It is alarming to realise how vulnerable people are. We have watched our neighbour across the road become rapidly less capable. She was admitted to hospital the week before Christmas and will have been there for over two weeks by the time I send this posting off. Her husband died 18 months ago. I thought that she was the stronger person in the relationship but it has become clear that she was very dependent on him for many things. It is by no means certain that she will be able to return to home. She has two young dogs that need care. Although her two children take it in turns to let them out and feed them they have to drive some distance to do this. We are going across to give them company. We also take them for walks with Deedee. She (Deedee) is not impressed with these two interlopers and growls at them and generally demonstrates she is ‘top dog’. They are powerful little animals and have managed to cause me to pull a muscle in my arm.
And so the last posting of 2011, this was finished on Saturday 31st December 2011. Perhaps though it would be more accurate to describe it as the first posting of 2012. I will have a good look at this website with the view to making some improvements to it towards the end of January. If you have read this far then please do come back and have a look in a couple of months.
Michael Lewis, The Big Short: Inside the Doomsday Machine, Penguin Books, 2010 London 270 pp.
The first book I read by Michael Lewis was called Liars Poker and described his time in Wall Street in the late 1980s just before the first financial collapse. In this book he revisits the money market between 2000 and 2010. It is a story of irresponsible and criminal activity. The criminals are those who should have controlled the financial markets and failed to do so. In essence, as I read it, the financial markets created debt, and encouraged millions of Americans to borrow beyond their means. They then packaged this debt and sold and resold it. The whole activity was premised on the idea that house prices would continue going up, thus creating a sense of affluence even if it wasn’t real. And then the music stopped. Yet, as Lewis shows, people who benefited from this were not held responsible. I find this an extraordinary book and depressing beyond belief because there still seems to be no holding people to account. This, and indeed all his books, will reward the reader.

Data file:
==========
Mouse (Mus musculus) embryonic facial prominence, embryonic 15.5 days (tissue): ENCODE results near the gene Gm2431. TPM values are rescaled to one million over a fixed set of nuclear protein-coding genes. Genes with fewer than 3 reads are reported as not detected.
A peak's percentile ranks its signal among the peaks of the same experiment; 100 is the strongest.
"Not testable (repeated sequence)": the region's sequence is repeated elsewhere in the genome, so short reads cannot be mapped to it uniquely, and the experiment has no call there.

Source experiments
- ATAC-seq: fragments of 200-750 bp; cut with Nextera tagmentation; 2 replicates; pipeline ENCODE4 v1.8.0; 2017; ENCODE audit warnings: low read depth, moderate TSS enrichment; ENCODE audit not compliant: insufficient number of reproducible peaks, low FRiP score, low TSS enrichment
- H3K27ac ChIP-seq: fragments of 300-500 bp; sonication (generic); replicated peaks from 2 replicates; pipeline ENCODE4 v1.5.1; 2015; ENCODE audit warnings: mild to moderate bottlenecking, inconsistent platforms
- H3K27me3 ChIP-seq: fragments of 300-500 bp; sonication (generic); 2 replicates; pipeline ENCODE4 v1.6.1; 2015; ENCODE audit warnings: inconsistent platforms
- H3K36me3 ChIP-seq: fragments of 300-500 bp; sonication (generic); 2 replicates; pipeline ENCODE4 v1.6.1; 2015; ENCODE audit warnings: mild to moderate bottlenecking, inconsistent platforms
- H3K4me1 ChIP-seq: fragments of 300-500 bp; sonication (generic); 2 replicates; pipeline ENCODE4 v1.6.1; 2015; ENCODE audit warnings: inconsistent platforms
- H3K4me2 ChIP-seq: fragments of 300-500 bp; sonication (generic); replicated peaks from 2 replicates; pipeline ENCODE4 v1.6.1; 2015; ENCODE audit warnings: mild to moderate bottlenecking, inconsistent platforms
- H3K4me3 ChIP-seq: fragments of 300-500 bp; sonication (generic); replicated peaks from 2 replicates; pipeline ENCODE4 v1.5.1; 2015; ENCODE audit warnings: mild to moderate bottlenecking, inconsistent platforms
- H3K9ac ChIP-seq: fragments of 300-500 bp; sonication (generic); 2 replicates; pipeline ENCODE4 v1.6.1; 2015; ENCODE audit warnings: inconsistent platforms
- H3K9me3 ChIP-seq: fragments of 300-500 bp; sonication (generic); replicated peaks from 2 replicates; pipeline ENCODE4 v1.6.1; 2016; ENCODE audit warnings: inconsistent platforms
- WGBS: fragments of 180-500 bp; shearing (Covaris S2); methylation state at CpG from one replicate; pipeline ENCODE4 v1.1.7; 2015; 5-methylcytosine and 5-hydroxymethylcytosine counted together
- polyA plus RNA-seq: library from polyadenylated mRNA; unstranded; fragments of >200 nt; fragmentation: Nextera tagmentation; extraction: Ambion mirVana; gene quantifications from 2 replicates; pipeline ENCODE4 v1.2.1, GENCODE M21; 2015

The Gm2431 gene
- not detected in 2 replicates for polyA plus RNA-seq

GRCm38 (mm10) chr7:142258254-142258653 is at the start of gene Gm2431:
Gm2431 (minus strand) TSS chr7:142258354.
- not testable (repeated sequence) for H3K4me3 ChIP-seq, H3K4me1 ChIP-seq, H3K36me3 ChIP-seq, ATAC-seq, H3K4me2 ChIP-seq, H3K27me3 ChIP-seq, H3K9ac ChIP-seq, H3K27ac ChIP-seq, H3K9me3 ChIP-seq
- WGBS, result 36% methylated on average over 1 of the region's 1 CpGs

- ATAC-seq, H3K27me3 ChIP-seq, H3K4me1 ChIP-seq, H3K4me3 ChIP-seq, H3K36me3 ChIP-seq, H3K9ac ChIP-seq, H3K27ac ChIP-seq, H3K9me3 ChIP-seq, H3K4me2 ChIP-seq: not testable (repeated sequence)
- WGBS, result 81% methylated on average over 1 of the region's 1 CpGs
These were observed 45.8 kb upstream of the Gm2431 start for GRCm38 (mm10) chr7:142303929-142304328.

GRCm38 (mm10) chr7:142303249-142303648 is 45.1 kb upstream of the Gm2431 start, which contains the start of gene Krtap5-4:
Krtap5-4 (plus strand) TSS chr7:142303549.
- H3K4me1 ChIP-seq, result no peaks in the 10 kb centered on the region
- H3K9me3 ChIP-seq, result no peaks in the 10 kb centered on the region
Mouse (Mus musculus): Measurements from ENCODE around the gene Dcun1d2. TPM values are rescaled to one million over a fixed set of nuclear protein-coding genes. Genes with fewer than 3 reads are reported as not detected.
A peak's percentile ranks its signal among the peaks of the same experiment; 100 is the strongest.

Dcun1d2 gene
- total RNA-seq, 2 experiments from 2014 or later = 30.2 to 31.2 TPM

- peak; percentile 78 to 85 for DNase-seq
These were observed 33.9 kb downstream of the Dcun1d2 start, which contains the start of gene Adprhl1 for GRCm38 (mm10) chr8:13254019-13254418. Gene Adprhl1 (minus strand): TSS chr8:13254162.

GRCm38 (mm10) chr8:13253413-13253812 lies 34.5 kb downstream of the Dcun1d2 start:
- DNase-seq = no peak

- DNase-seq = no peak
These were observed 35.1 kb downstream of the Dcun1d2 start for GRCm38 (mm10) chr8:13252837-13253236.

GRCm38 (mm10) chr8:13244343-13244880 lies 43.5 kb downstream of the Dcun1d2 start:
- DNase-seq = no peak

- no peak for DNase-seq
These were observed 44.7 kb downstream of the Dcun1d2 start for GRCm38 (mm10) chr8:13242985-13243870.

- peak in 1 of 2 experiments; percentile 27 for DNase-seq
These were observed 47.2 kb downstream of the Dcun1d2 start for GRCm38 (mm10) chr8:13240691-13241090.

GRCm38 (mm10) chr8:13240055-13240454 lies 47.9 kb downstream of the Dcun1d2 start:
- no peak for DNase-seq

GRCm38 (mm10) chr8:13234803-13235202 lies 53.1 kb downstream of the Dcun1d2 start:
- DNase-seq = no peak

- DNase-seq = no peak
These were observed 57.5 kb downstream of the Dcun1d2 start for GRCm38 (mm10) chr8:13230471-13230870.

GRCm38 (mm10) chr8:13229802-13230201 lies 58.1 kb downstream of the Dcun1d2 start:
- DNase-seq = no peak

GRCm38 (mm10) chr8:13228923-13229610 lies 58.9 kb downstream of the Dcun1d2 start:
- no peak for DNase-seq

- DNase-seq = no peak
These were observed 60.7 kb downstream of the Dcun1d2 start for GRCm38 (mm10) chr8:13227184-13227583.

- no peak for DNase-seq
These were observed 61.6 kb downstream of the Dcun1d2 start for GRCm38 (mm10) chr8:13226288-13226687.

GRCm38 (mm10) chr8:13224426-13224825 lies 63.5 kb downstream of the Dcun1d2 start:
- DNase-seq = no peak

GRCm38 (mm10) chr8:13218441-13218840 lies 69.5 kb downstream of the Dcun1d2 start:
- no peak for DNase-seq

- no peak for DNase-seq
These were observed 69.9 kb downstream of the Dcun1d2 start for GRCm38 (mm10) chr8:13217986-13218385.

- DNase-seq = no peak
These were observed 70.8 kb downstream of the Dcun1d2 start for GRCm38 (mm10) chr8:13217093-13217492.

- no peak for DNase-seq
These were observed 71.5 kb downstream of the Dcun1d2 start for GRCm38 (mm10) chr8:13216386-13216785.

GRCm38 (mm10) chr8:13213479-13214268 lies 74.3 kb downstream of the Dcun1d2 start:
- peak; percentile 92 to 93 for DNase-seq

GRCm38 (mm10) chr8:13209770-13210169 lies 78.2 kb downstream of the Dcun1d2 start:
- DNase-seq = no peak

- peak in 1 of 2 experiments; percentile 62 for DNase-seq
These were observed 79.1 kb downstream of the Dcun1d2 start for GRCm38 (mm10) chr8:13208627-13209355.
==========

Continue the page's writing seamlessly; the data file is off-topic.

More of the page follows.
Jeff Shaara, To the Last Man, Ballantine Books, 2005 New York 635 pp.
Shaara provides a very interesting postscript where he discusses what happened to the characters in the book, obviously only those who survived. It is interesting to note that even the young men who lived through the war did not last long. I suppose part of the reason I enjoyed it so much was because of my and Douglas’s visits to the battlefields last year. Of course my father fought in this ‘war to end all wars’. I think he was deeply scarred by the experience and it came out in various ways which I could not begin to understand.
Richard Russo, That Old Cape Magic, Vintage Books, 2010 London 339pp.
I have really grown to enjoy the writing of Richard Russo; most recently I read and reviewed his book Empire Falls. This, his latest story is set on Cape Cod, in the North East of the United States. It begins during a wedding of a friend of the daughter of Jack and Joy Griffin, who honeymooned here are some 34 years previously. The story is told mainly from the viewpoint of Jack the husband. At the beginning of the book he reflects on his parent’s dysfunctional marriage. In the course of the weekend he manages to alienate his wife to the extent that they separate. A year later they are back to see their daughter, their only child marry and have to be polite to each other during this time. The book ends with a feeling of hope because Jack recognises his boorish behaviour, and asks for a second chance. There is a great deal about how couples relate, the inevitability of some of the gendered dance that goes on: for example, as I read recently somewhere, “women need to feel loved to have sex; men need to have sex to feel loved”. It is astutely observed but gives those of us who struggle to understand ourselves and each other little comfort. Russo raises big questions about what happens to us in the course of a lifetime; how we grow up and relate to our friends and parents; how we partner; and ultimately what happens towards the end of our lives as we grow old and introspective. Interestingly the main characters in his books seemed to be only children, perhaps an artifice that allows for more reflection. With siblings the edges get knocked off and families are very much more complicated. I recently had lunch with a long standing friend who described his family as ‘emotionally incontinent’; the converse of this is ‘emotional constipation’. Wonderfully apt.
Kjell Eriksson, The Princess of Burundi, Allison and Busby, London 2006, 410 pp
This is the latest of the Scandinavian crime books I have read. Set in Uppsala in winter, it is a murder and police procedural novel. It was an enjoyable read and I shall look out for more by this author (and translator). There is not much more to add to this as it was a light read (in as much as Nordic crime can be light)